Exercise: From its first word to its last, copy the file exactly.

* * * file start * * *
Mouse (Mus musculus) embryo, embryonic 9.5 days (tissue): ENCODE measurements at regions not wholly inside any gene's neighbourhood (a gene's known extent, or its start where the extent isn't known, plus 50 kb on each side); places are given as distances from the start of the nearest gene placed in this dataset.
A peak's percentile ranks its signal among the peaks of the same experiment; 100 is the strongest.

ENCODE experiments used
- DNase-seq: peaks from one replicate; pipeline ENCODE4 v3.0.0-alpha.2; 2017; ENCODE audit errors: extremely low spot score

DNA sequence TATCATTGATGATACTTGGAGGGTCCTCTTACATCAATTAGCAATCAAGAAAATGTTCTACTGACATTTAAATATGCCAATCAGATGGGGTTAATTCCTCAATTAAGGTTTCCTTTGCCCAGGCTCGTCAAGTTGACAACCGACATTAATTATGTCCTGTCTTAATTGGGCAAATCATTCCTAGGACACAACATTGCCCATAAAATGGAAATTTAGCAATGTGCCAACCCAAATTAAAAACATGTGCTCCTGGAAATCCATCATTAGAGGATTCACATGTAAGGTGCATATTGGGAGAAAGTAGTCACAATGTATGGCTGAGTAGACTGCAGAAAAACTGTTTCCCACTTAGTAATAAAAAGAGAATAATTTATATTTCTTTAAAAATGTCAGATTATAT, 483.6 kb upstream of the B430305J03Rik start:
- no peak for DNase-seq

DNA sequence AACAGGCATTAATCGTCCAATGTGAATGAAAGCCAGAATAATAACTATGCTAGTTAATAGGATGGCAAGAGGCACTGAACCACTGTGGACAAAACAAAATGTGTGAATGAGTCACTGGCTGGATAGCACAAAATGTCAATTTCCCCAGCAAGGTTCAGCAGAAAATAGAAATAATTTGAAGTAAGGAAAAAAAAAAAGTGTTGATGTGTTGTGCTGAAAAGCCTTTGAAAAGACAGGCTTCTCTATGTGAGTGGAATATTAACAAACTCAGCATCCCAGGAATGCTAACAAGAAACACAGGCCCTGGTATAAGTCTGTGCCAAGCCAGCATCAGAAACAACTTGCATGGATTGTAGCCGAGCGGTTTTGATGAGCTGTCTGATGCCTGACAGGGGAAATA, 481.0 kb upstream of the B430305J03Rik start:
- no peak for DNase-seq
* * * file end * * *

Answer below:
Mouse (Mus musculus) embryo, embryonic 9.5 days (tissue): ENCODE measurements at regions not wholly inside any gene's neighbourhood (a gene's known extent, or its start where the extent isn't known, plus 50 kb on each side); places are given as distances from the start of the nearest gene placed in this dataset.
A peak's percentile ranks its signal among the peaks of the same experiment; 100 is the strongest.

ENCODE experiments used
- DNase-seq: peaks from one replicate; pipeline ENCODE4 v3.0.0-alpha.2; 2017; ENCODE audit errors: extremely low spot score

DNA sequence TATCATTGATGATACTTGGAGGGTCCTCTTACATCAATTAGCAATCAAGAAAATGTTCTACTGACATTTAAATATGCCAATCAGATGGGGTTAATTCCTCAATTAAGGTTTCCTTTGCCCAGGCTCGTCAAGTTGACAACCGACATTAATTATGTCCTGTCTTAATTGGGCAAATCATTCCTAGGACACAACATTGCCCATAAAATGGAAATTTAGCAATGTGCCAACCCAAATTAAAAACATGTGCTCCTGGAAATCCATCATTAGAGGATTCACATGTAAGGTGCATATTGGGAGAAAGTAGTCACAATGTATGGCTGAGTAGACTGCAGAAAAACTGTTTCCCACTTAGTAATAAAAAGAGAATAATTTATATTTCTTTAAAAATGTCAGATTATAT, 483.6 kb upstream of the B430305J03Rik start:
- no peak for DNase-seq

DNA sequence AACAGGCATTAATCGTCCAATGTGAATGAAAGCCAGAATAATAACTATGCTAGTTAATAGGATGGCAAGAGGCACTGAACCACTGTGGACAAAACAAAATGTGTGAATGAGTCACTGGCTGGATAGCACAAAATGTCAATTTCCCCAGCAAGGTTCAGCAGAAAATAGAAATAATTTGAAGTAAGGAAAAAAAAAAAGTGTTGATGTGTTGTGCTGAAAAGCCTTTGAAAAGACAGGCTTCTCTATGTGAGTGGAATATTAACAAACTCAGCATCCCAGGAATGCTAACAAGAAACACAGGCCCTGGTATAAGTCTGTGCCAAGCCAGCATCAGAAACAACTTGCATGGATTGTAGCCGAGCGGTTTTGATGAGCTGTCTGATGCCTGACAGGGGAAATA, 481.0 kb upstream of the B430305J03Rik start:
- no peak for DNase-seq